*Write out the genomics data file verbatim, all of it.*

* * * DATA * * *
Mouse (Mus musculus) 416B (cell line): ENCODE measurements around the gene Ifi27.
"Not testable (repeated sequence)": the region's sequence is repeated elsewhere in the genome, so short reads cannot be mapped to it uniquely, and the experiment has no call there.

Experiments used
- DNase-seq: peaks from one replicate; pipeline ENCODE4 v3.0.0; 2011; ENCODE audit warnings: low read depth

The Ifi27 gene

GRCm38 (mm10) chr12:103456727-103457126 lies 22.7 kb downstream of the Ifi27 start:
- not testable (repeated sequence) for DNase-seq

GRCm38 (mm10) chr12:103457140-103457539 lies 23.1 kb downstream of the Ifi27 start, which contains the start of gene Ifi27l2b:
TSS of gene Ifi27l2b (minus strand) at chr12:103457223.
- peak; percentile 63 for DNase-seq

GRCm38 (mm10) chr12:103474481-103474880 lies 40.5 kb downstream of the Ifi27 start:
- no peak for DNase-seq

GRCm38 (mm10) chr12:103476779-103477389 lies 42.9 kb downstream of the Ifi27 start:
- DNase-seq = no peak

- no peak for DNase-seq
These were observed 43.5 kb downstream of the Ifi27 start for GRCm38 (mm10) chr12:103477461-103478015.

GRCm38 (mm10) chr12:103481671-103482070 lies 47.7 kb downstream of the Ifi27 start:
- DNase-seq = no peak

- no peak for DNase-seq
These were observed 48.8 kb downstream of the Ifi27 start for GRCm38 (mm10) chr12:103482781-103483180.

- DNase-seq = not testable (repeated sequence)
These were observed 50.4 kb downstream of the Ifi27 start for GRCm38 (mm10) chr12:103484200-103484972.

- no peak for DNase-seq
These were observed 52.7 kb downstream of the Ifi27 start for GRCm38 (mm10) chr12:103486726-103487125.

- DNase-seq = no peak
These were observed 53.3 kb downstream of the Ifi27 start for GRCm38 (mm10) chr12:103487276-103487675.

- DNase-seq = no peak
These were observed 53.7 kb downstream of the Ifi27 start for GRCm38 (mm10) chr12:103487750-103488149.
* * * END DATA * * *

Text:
Mouse (Mus musculus) 416B (cell line): ENCODE measurements around the gene Ifi27.
"Not testable (repeated sequence)": the region's sequence is repeated elsewhere in the genome, so short reads cannot be mapped to it uniquely, and the experiment has no call there.

Experiments used
- DNase-seq: peaks from one replicate; pipeline ENCODE4 v3.0.0; 2011; ENCODE audit warnings: low read depth

The Ifi27 gene

GRCm38 (mm10) chr12:103456727-103457126 lies 22.7 kb downstream of the Ifi27 start:
- not testable (repeated sequence) for DNase-seq

GRCm38 (mm10) chr12:103457140-103457539 lies 23.1 kb downstream of the Ifi27 start, which contains the start of gene Ifi27l2b:
TSS of gene Ifi27l2b (minus strand) at chr12:103457223.
- peak; percentile 63 for DNase-seq

GRCm38 (mm10) chr12:103474481-103474880 lies 40.5 kb downstream of the Ifi27 start:
- no peak for DNase-seq

GRCm38 (mm10) chr12:103476779-103477389 lies 42.9 kb downstream of the Ifi27 start:
- DNase-seq = no peak

- no peak for DNase-seq
These were observed 43.5 kb downstream of the Ifi27 start for GRCm38 (mm10) chr12:103477461-103478015.

GRCm38 (mm10) chr12:103481671-103482070 lies 47.7 kb downstream of the Ifi27 start:
- DNase-seq = no peak

- no peak for DNase-seq
These were observed 48.8 kb downstream of the Ifi27 start for GRCm38 (mm10) chr12:103482781-103483180.

- DNase-seq = not testable (repeated sequence)
These were observed 50.4 kb downstream of the Ifi27 start for GRCm38 (mm10) chr12:103484200-103484972.

- no peak for DNase-seq
These were observed 52.7 kb downstream of the Ifi27 start for GRCm38 (mm10) chr12:103486726-103487125.

- DNase-seq = no peak
These were observed 53.3 kb downstream of the Ifi27 start for GRCm38 (mm10) chr12:103487276-103487675.

- DNase-seq = no peak
These were observed 53.7 kb downstream of the Ifi27 start for GRCm38 (mm10) chr12:103487750-103488149.